MIL-53(Al)a,t min samples were prepared via a microwave-assisted solvothermal synthesis process, including an Al(III) ion source and fumarate organic linkers, alongside H2O and urea. The in situ hydrolysis of the latter generates ammonium cations which trigger the deprotonation of fumarate ligands and consequently the onset of MIL-53(Al) formation. The generated carbonate ions however act as coordination modulators, i.e., they compete with fumarate ligands and disrupt metal–ligand bond formation (Fig. 1a). The reaction is noted to occur slowly in solution with the reaction rate drastically increasing in response to stimuli such as higher temperatures and concentrations.32–34 Therefore, the defect generation can be readily controlled through variable stoichiometry, concentration, reaction temperature and time.32,33 In this work, a fixed amount of urea (4.6 mmol) was used throughout all synthesis reactions. In a typical synthesis process of MIL-53(Al)1, the reaction was conducted for 30 min with 0.38 mmol Al(III) ions and 0.78 mmol fumaric acid. The effects of reaction stoichiometry, concentration, reaction temperature and time upon defect formation were studied, and the synthetic conditions summarized in Table S1. Briefly, for MIL-53(Al)a, a indicates the stoichiometric ratios of metal ion and ligand to MIL-53(Al)1, and t describes the reaction time for MIL-53(Al)1,t min (30 min by default).
image file: c7sc05175a-f1.tif
Fig. 1 (a) Schematic diagram of the MIL-53 synthesis and defect generation; (b) normalised ATR-FTIR spectrum for MIL-53(Al) samples (left: different stoichiometric ratios, and right: different reaction time). Insets show the characteristic signals (anti-symmetric vasym(C[double bond, length as m-dash]O) and symmetric vsym(C[double bond, length as m-dash]O) vibrations for carboxylate at ca. 1603 and 1426 cm−1,31 respectively) for the coordinating fumarate ligands; (c) normalized TGA curves for MIL-53(Al) samples. Black dashed-line indicates the theoretical weight for perfect MIL-53(Al) ([Al(OH)(C2H2O4)]) at 250 °C. The IR and TGA data are measured for the dried samples.

Attenuated total reflectance-Fourier transform infrared spectroscopy (ATR-FTIR) spectra (Fig. 1b) are consistent with a correlation between the generation of missing linker defects in MIL-53(Al) MOFs and urea exposure. This is based on the observed variable intensity for signals attributable to the fumarate vasym(C[double bond, length as m-dash]O) and vsym(C[double bond, length as m-dash]O) vibrations situated at approximately 1603 and 1426 cm−1.35,36 Spectra for products formed using increasing stoichiometric ratios of urea modulator, and those formed from increasing reaction times, contained signals which decreased successively in intensity (Fig. 1b). Powder X-ray Diffraction (PXRD) measurements confirmed the preservation of structure across reactions (Fig. S1), although, as observed in other MOFs, increased microwave irradiation times resulted in negligible degradation.37

Le Bail refinement (Fig. S2 and Table S2) confirmed the structural assignment of the materials as MIL-53(Al),7 with a good agreement found between literature and experimental cell parameters. Thermogravimetric analyses (TGA) data for MIL-53(Al) materials are consistent with the loss of ethanol up to approximately 75 °C, followed by framework decomposition to Al2O3 (Fig. 1c) at ca. 500 °C. Following the methodology of Valenzano et al. in the study of UiO-66,34 defects are observed here as decreased mass loss from solvent and ligand decomposition in comparison to Al2O3 produced. The calculated content of fumarate (Table 1) confirmed that the effect from variation of reaction time is more significant than stoichiometry in generating defects, whilst the overall thermal decomposition temperature of the samples was largely unaffected by defect content. It is important to note that samples with a high concentration of defects (i.e. MIL-53(Al)1,60 min) are likely to contain the crystalline powder MIL-53(Al) and some amorphous Al(OH)x, which cannot be detected by XRD.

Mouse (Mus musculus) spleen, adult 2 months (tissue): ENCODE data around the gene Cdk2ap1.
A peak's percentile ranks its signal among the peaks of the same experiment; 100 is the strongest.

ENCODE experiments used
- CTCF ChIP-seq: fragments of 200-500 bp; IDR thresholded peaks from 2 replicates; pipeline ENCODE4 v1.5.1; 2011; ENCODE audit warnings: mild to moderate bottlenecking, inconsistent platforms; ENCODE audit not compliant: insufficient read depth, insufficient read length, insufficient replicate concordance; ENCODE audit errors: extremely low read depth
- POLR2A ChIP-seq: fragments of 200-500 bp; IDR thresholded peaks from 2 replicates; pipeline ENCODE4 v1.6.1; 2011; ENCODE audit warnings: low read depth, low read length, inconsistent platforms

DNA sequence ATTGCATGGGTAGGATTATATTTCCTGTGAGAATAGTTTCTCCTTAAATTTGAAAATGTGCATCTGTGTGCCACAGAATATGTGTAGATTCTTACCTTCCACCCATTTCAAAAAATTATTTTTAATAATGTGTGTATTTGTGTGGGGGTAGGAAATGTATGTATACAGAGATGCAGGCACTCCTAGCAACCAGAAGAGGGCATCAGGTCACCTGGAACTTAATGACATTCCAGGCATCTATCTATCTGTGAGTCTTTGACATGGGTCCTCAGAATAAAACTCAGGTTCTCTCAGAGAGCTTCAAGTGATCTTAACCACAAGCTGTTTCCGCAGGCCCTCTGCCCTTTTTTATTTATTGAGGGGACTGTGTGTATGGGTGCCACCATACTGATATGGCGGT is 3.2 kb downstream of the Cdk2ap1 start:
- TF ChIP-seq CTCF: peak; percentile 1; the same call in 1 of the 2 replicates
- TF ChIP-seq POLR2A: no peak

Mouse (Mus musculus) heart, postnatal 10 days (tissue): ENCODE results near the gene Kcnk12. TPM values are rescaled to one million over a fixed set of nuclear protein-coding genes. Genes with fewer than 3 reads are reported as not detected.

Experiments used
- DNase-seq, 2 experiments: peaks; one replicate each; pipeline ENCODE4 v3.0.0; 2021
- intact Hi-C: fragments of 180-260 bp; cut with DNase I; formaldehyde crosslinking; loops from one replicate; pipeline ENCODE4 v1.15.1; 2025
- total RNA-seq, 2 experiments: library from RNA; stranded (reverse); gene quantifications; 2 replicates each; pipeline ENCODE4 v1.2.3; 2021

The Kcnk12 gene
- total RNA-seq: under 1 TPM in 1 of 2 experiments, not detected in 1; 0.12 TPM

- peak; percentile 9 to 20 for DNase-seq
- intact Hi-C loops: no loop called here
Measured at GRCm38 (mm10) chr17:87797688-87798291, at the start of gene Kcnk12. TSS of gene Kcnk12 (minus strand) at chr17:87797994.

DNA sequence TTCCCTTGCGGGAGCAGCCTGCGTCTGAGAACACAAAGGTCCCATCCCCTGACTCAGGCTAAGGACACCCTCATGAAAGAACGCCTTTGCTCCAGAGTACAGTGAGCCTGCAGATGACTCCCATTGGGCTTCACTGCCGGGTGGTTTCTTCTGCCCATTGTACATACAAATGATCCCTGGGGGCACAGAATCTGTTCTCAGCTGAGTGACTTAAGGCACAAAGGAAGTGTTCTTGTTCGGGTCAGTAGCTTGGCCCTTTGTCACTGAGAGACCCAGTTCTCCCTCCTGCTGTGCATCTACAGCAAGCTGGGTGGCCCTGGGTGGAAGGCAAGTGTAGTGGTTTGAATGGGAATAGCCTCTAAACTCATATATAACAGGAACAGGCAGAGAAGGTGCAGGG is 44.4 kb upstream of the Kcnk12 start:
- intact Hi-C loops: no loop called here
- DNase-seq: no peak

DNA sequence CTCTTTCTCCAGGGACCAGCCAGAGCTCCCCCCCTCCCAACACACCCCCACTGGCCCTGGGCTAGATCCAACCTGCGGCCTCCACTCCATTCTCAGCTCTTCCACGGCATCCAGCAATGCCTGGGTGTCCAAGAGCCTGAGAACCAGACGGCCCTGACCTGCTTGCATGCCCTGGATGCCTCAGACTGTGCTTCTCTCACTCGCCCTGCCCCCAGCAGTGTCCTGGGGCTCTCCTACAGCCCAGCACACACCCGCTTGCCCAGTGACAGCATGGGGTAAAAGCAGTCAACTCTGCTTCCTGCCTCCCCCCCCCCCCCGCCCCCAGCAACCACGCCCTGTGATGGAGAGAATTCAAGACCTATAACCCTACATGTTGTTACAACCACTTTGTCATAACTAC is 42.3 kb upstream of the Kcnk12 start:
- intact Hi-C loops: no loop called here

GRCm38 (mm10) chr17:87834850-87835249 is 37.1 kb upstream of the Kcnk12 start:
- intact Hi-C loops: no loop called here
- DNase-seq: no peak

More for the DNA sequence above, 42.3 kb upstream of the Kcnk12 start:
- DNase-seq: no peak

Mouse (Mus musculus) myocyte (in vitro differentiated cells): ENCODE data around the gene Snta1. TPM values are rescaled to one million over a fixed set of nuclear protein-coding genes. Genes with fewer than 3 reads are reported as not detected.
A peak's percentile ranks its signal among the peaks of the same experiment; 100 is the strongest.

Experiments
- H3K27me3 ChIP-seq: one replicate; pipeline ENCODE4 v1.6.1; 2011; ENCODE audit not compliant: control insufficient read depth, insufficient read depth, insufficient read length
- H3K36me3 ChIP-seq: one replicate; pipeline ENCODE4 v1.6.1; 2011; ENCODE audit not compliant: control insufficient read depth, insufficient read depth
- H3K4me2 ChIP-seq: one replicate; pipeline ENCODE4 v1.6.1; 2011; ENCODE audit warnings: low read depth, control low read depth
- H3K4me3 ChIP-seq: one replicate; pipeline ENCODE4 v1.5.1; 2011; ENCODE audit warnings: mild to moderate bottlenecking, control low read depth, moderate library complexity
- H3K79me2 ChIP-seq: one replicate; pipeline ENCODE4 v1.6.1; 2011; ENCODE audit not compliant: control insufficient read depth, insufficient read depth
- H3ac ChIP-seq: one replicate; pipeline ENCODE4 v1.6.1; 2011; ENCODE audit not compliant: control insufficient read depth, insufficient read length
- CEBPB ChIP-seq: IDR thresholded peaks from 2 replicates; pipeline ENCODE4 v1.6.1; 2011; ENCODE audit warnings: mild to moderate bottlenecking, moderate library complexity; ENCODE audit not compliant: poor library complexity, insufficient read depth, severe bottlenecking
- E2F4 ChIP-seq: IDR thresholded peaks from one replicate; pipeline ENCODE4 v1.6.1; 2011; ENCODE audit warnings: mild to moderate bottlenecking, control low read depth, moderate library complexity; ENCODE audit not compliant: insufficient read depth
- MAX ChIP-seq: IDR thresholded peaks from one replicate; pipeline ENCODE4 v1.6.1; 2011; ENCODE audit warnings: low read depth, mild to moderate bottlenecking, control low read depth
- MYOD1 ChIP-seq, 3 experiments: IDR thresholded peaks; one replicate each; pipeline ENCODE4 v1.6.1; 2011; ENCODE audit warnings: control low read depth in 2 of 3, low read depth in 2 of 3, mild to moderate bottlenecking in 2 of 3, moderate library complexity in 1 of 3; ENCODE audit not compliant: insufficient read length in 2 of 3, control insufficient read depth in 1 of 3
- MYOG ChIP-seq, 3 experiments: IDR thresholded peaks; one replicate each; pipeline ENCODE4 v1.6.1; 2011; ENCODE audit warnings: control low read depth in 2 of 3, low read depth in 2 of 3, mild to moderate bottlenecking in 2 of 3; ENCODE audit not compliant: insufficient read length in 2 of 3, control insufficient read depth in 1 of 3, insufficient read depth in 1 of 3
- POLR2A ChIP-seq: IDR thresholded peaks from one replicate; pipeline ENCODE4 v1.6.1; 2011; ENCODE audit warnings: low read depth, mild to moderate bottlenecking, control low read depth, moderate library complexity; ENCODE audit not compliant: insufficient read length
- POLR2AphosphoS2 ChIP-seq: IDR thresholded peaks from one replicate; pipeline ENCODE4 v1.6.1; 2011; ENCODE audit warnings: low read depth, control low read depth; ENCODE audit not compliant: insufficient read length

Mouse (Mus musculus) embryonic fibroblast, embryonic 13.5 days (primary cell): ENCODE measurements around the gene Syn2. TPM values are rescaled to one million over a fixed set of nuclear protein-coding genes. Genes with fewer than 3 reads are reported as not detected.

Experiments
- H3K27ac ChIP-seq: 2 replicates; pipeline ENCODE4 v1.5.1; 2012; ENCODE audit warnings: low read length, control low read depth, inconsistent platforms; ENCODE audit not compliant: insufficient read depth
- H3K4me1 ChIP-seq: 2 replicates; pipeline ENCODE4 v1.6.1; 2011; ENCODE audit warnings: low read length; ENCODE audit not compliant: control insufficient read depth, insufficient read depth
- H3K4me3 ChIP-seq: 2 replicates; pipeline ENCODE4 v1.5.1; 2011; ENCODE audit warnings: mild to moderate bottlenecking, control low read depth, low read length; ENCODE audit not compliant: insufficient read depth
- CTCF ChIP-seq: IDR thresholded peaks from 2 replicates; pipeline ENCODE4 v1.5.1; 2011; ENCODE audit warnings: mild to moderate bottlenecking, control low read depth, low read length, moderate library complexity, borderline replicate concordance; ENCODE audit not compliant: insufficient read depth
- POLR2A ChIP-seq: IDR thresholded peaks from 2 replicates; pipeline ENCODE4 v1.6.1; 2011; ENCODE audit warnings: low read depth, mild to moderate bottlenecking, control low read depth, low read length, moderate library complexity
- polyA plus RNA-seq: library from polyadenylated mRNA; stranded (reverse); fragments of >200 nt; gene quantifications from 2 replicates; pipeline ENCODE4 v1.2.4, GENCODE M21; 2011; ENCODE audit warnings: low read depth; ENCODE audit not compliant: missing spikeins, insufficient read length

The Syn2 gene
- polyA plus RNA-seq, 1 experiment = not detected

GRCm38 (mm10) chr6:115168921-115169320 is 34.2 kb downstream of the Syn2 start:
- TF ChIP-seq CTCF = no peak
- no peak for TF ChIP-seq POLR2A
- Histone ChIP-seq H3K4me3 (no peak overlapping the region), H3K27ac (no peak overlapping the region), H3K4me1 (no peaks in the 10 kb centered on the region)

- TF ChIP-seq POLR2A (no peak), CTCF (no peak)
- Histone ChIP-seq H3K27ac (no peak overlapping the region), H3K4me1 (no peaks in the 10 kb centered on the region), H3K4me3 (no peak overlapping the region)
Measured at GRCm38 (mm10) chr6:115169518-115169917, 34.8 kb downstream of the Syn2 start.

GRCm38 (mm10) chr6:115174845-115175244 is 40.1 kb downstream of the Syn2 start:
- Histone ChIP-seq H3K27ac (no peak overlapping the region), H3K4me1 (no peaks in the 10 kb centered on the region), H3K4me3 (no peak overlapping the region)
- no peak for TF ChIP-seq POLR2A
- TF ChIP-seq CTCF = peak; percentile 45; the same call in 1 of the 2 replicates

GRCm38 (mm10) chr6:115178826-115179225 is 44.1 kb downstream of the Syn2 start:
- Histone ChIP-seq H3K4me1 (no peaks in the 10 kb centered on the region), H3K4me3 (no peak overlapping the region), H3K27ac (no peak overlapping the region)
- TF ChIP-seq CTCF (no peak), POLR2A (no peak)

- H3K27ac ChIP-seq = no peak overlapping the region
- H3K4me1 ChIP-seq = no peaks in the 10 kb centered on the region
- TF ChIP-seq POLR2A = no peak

Table 1 TGA plateau for MIL-53(Al) materials and their calculated molecular formula; pKa values for MIL-53(Al) materials determined via potentiometric titration; and summary of the micro- and meso-porous structures of the MIL-53(Al)
Entry TGA plateaua (@250 °C) Approx. molecular formula pKa1 μ-OH2b pKa2 μ3-OHc pKa3 μ-OHd SBETe (m2 g−1) Vtotalf (cm3 g−1) Vmicrog (cm3 g−1) Vmesoh (cm3 g−1)
a Data was taken from the normalized aerobic TGA data.b μ-OH2 = water molecules in missing linker defect sites.c μ3-OH = structural hydroxyl group.d μ-OH = hydroxyl groups present for charge stabilization.e Calculated from the N2 adsorption isotherms measured at 77 K. Values in parentheses indicate the uncertainties.f Vtotal represents total pore volume determined using the adsorption brach of the 77 K N2 isotherms at p/p0 = 0.99.g Vmicro represents the specific micropore volume calculated using the t-plot method.h Vmeso represents the specific mesopore volume calculated from the N2 adsorption isotherm using the BJH method.
MIL-53(Al)0.25 145.3 [Al(OH)2.60(C4H2O4)0.20] 4.55 7.00 7.72 441.4(2) 0.56 0.02 0.55
MIL-53(Al)0.5 152.5 [Al(OH)2.54(C4H2O4)0.23] 4.92 6.88 7.94 500.1(2) 0.43 0.15 0.31
MIL-53(Al)1 209.3 [Al(OH)2.02(C4H2O4)0.49] 4.88 7.11 7.92 907.6(6) 0.47 0.31 0.18
MIL-53(Al)2 243.2 [Al(OH)1.72(C4H2O4)0.64] 5.20 6.54 8.15 989.1(2) 0.54 0.30 0.22
MIL-53(Al)4 300.0 [Al(OH)1.22(C4H2O4)0.89] 4.71 7.15 1224.3(2) 0.51 0.46 0.06
MIL-53(Al)1,15 min 289.7 [Al(OH)1.30(C4H2O4)0.85] 5.09 7.46 1213.5(2) 0.51 0.46 0.07
MIL-53(Al)1,45 min 188.4 [Al(OH)2.20(C4H2O4)0.40] 4.75 6.72 7.88 801.5(2) 0.63 0.20 0.45
MIL-53(Al)1,60 min 119.6 [Al(OH)2.82(C4H2O4)0.09] 4.54 6.10 7.89 426.9(2) 0.77 0.01 0.78

The Brønsted acidities of the MOF materials were studied via potentiometric titration.38 Three acidic proton sources were generally observed, belonging to (1) water molecules situated in the missing linker defect sites (pKa ≈ 4.83), (2) structural hydroxyl groups (pKa ≈ 6.87) and (3) hydroxyl groups stabilizing the MOF structures (pKa ≈ 7.92) (Fig. 2, Table 1, Fig. S3). The lower pKa values of the defective MOFs were indicative of a greater degree of structural hydroxyl groups and absorbed water molecules within their porous structures, consistent with the calculated molecular formula (Table 1). The emergence of a proton source within the defective MOFs aligns with our previous research with UiO-66.39 For MIL-53(Al)4 and MIL-53(Al)1,15 min, protons from charge stabilization were not detected, possibly due to the detection limit of the instrument (Fig. S4). PXRD recorded for MIL-53(Al) materials post-potentiometric analysis indicated that the crystallinity was unaffected under both acidic and basic conditions, as expected based on structural robustness associated with frameworks in general, even after the defects generation (Fig. S5).